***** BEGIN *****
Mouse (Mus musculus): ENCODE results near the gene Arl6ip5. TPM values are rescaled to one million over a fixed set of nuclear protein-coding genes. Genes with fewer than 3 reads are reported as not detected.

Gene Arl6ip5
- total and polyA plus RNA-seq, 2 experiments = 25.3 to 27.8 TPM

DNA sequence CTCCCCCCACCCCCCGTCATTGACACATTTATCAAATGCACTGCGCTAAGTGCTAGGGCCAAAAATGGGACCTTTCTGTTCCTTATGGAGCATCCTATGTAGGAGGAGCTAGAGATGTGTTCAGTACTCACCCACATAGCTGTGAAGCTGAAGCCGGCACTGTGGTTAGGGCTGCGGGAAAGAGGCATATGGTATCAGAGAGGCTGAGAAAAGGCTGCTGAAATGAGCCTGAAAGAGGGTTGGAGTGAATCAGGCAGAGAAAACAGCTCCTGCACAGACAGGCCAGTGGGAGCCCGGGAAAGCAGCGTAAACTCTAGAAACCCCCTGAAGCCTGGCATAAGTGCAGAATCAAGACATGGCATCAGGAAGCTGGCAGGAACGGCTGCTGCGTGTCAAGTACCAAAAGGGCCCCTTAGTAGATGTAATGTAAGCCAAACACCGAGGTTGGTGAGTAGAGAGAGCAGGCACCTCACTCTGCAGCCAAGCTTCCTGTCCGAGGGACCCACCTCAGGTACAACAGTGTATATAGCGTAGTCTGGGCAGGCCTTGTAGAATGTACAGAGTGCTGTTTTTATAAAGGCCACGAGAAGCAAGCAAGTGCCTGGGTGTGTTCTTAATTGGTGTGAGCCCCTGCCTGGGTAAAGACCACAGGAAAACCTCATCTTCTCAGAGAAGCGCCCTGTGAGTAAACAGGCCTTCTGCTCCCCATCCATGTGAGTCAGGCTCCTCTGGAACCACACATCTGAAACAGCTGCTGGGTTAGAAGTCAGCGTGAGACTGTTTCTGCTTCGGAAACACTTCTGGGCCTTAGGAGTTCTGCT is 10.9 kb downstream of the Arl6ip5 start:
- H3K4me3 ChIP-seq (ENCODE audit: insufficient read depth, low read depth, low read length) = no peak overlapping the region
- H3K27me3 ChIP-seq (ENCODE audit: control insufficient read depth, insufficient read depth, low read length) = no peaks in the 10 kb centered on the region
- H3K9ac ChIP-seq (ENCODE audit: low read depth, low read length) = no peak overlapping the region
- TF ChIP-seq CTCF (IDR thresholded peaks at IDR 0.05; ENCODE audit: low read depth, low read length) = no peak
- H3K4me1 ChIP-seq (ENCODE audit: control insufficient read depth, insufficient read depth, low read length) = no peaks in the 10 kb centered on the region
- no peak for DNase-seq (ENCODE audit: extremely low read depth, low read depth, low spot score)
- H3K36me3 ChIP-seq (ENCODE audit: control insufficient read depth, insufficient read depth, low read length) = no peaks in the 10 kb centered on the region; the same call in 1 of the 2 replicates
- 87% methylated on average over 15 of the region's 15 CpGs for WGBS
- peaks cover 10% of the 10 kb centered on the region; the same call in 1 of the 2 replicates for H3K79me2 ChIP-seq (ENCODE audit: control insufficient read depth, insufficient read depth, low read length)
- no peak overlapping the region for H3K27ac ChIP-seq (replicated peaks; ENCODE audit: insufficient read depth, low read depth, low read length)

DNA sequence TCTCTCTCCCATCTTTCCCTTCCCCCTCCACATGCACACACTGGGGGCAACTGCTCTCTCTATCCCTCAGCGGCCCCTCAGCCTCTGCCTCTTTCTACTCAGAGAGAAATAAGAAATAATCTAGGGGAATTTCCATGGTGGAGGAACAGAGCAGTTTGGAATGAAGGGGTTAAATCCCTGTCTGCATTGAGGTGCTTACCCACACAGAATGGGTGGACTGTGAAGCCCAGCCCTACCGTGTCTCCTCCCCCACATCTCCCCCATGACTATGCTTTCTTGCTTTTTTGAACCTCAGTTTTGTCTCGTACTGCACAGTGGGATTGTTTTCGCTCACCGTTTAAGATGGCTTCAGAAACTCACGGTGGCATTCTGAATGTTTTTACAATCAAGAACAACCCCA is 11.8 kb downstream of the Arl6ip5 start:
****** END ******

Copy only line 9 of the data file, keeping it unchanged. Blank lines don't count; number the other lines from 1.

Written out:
- H3K4me1 ChIP-seq (ENCODE audit: control insufficient read depth, insufficient read depth, low read length) = no peaks in the 10 kb centered on the region